Richard Reeves

In Praise of the Berlin Wall

WASHINGTON -- The consensus of 40th-anniversary coverage of the building of the Berlin Wall went about as expected: Those terrible communists in East Germany stunned the world by dividing Berlin into eastern and western sectors, beginning on Aug. 13, 1961; they shot people who tried to cross from the East into Western Berlin; President Reagan demanded that Soviet leader Mikhail Gorbachev tear down that hateful Wall; he did in 1989 and the Cold War was over; we won!

That was all true -- and almost totally wrong.

These are among the many twists of the story that seem to have become conventional history:

-- The world was surprised.

No. It was pretty obvious that the communists were going to seal one border or another to prevent defections from East Germany and other satellite countries. Among those who generally knew what was coming was the president of the United States, John F. Kennedy.

-- Kennedy was outraged.

No. He was delighted, avoiding saying anything for more than a day.

-- We wanted to knock the damned thing down.

No. Some overzealous military types re-created the wall in West German forests to practice with tanks and bulldozers, but when the president found out he made them knock down the practice wall and put the tanks away. The wall was in Soviet-occupied East German territory -- it was cruel, but legal -- and the United States was not about to invade the Soviet Union, which was more or less what was required to destroy the Wall. In fact, if we had attacked, our ground troops would have been crushed, and we would have been left with the options of abandoning West Germany and perhaps all of western Europe, or destroying it all with nuclear weapons.

Yes, the Wall was ugly and so were the people who put it up, but it may have prevented World War III, a nuclear world war.

As early as March of 1961, one magazine, The Reporter, wrote in a cover story:

"The Soviet Union and its East German minions have finally drawn the ultimate conclusion: The only way to stop refugees is to seal off both East Berlin and the Soviet Zone by total physical security measures ... searchlights and machine gun towers, barbed wire and police dog patrols."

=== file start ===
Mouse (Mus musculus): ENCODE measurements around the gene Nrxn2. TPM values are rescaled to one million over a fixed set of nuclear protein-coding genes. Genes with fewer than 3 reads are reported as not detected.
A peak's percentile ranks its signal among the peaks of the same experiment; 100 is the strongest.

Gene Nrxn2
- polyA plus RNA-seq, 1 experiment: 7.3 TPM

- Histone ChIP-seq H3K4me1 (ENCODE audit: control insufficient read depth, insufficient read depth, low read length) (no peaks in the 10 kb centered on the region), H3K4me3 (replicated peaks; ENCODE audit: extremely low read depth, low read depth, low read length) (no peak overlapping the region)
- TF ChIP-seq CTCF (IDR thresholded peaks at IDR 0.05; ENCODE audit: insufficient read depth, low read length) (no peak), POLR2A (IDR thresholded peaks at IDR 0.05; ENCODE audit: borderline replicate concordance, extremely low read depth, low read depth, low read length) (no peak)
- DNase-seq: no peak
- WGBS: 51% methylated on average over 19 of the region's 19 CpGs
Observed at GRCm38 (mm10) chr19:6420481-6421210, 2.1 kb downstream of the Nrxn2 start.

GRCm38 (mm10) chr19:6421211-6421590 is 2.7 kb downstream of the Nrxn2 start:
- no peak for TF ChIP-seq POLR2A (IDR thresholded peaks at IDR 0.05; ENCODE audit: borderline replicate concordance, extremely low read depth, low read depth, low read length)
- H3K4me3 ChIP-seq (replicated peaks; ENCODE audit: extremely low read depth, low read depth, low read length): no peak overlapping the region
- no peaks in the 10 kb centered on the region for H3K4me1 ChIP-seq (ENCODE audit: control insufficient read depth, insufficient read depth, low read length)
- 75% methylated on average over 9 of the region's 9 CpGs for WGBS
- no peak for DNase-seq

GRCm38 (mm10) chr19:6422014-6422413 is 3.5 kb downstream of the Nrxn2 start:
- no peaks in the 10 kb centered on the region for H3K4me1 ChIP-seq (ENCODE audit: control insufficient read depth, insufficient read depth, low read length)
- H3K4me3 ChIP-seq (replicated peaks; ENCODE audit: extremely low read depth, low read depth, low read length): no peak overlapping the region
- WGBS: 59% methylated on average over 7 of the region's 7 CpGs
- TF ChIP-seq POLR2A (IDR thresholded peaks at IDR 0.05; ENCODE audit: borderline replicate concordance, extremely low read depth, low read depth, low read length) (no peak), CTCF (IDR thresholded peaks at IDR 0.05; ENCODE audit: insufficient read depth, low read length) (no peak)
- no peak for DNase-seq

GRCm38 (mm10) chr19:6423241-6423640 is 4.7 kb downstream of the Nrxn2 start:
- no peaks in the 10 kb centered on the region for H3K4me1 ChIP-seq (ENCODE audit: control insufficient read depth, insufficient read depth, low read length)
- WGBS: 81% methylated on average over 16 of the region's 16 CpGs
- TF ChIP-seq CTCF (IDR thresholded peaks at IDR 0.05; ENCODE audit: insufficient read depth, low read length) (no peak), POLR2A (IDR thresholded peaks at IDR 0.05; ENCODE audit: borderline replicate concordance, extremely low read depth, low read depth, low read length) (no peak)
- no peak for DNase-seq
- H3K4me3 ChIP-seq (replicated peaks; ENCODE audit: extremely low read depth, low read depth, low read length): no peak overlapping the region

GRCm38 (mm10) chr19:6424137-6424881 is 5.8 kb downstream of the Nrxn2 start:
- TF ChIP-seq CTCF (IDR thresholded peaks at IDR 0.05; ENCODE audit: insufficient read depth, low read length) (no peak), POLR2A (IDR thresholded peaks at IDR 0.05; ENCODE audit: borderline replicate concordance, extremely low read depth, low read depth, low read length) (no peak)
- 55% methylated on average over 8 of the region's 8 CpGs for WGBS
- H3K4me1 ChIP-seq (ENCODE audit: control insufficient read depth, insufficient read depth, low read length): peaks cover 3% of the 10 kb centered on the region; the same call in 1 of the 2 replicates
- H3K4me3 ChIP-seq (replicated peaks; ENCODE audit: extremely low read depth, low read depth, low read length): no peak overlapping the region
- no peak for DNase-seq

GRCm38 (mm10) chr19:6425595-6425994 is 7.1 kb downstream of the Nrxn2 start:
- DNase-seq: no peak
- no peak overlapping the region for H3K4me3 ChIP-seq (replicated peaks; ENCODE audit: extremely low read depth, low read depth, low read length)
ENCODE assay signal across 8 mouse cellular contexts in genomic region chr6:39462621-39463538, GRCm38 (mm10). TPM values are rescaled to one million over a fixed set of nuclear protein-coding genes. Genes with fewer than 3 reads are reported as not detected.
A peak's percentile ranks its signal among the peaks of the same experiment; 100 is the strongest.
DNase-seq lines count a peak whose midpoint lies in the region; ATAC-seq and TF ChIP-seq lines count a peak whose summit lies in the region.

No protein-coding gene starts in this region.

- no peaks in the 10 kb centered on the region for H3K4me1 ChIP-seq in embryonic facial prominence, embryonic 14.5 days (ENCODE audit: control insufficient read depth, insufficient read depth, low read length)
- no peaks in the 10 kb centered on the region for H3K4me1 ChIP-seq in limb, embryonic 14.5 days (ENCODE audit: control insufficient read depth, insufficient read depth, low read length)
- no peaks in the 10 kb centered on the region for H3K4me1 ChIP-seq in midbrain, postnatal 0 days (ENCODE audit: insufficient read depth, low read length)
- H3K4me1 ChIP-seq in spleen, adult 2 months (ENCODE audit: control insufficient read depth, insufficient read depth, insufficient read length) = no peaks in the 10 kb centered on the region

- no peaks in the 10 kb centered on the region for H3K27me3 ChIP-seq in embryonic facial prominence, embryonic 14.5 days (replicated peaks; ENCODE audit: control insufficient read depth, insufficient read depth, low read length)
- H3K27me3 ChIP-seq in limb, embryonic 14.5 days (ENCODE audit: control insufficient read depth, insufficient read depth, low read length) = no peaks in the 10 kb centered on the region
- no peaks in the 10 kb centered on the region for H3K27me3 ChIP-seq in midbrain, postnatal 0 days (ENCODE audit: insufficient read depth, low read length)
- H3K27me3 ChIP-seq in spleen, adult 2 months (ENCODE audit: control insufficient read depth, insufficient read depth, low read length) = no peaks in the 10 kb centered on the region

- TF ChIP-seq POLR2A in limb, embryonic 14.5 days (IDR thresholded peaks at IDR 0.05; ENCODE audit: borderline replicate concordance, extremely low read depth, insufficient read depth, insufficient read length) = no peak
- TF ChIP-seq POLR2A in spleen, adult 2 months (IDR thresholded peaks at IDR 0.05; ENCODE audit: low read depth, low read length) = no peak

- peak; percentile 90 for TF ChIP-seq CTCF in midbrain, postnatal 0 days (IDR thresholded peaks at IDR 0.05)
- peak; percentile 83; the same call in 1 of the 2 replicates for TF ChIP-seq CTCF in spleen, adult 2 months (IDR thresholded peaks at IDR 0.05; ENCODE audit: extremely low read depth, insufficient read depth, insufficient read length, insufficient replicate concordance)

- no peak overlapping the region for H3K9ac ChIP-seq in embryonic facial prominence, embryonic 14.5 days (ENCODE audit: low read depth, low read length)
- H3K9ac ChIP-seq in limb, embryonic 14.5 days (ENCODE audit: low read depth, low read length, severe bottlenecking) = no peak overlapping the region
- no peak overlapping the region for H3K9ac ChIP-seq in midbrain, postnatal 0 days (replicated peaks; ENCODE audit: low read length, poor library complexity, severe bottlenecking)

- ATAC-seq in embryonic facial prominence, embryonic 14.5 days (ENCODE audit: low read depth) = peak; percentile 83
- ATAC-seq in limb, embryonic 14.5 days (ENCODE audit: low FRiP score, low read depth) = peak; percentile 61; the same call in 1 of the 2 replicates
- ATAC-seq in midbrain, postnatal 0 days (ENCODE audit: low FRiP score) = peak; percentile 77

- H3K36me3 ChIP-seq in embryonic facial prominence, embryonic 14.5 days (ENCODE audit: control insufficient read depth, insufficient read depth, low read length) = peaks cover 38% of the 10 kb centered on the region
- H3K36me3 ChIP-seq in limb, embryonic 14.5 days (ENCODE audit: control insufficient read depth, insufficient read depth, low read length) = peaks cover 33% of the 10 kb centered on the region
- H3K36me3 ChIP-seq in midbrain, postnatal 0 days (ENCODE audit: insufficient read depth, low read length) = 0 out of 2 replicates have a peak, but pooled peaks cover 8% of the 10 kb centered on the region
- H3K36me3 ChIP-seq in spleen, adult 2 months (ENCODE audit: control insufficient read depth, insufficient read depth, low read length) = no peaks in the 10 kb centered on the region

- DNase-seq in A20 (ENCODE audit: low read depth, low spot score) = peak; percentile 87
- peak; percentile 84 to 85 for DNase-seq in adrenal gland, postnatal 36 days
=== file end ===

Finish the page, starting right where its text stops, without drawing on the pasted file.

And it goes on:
White House reaction to that was mild: "If Soviet Premier Khrushchev is prepared to offer concrete guarantees that no effort will be made by the East Germans to interfere with the free flow of traffic into Berlin, officials said, this would remove the immediate threat of a military clash."

In other words, the public signal was that if the bad guys allowed American, British and French military traffic to circulate in the city -- Checkpoint Charley and all that -- what the commies did on their side of the line was none of our business. That statement was issued five days before construction began.

The Wall was a brilliant solution to the political and military problems of both Khrushchev and Kennedy. The leader of the communist world could not stand by as more than 2,000 of his subjects -- the young and the educated, doctors and engineers -- fled each week to the West through Berlin. If the Soviets had done nothing, 1989 would have happened in the early 1960s. But the leaders of the free world had only 15,000 occupying troops in West Berlin -- West Germany was 110 miles away by roads and railroads controlled by communist units -- and they were surrounded by dozens of divisions of the Red Army.

The troops of the Americans, British and French might have held out for a day in Berlin, maybe two. What then? The options were being overrun in Berlin, then Germany, then all of the continent of Europe, or using tactical nuclear weapons to stop Soviet advances -- and demolish much of the continent and perhaps trigger strategic nuclear weapons on both sides.

What would you do? Unless you're nuts, and some were in those days, you would do what John Kennedy did: Say bad things about the Soviets and do nothing. It worked. The Wall became the great anti-Soviet advertisement, there was never an American-Soviet confrontation where it really counted, in Europe, and one day the Wall and communism fell without being pushed or nuked.

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